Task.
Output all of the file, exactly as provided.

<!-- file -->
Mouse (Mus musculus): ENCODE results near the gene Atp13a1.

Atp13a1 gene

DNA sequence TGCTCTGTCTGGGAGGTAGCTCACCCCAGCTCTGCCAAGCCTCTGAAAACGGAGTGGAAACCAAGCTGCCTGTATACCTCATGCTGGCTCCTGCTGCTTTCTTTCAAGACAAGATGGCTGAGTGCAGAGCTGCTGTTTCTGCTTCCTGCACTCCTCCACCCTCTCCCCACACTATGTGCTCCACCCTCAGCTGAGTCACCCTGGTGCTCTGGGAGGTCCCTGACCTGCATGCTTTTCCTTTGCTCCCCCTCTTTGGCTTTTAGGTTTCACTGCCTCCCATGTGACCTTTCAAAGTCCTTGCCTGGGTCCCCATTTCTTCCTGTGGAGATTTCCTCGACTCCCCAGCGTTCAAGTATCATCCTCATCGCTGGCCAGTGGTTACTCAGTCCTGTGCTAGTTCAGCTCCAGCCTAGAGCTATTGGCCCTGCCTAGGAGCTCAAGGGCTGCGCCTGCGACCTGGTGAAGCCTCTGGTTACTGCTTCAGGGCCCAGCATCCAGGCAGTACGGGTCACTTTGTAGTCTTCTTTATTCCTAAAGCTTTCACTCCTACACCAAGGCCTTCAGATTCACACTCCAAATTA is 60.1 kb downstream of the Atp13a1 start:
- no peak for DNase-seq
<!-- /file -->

Mouse (Mus musculus): ENCODE results near the gene Atp13a1.

Atp13a1 gene

DNA sequence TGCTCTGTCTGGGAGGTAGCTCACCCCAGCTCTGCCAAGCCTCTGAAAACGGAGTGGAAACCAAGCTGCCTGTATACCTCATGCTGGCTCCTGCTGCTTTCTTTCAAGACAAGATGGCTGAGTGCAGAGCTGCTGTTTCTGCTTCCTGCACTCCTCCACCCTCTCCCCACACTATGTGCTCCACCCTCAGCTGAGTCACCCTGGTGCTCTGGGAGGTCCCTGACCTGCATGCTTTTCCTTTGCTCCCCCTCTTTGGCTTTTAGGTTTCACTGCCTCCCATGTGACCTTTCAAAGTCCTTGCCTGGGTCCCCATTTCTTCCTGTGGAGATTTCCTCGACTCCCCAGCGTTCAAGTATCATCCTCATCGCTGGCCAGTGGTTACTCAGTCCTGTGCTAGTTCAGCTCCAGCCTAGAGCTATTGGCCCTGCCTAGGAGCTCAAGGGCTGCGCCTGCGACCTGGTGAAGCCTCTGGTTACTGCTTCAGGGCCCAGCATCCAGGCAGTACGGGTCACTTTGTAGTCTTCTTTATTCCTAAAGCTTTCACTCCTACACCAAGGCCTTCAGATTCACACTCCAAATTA is 60.1 kb downstream of the Atp13a1 start:
- no peak for DNase-seq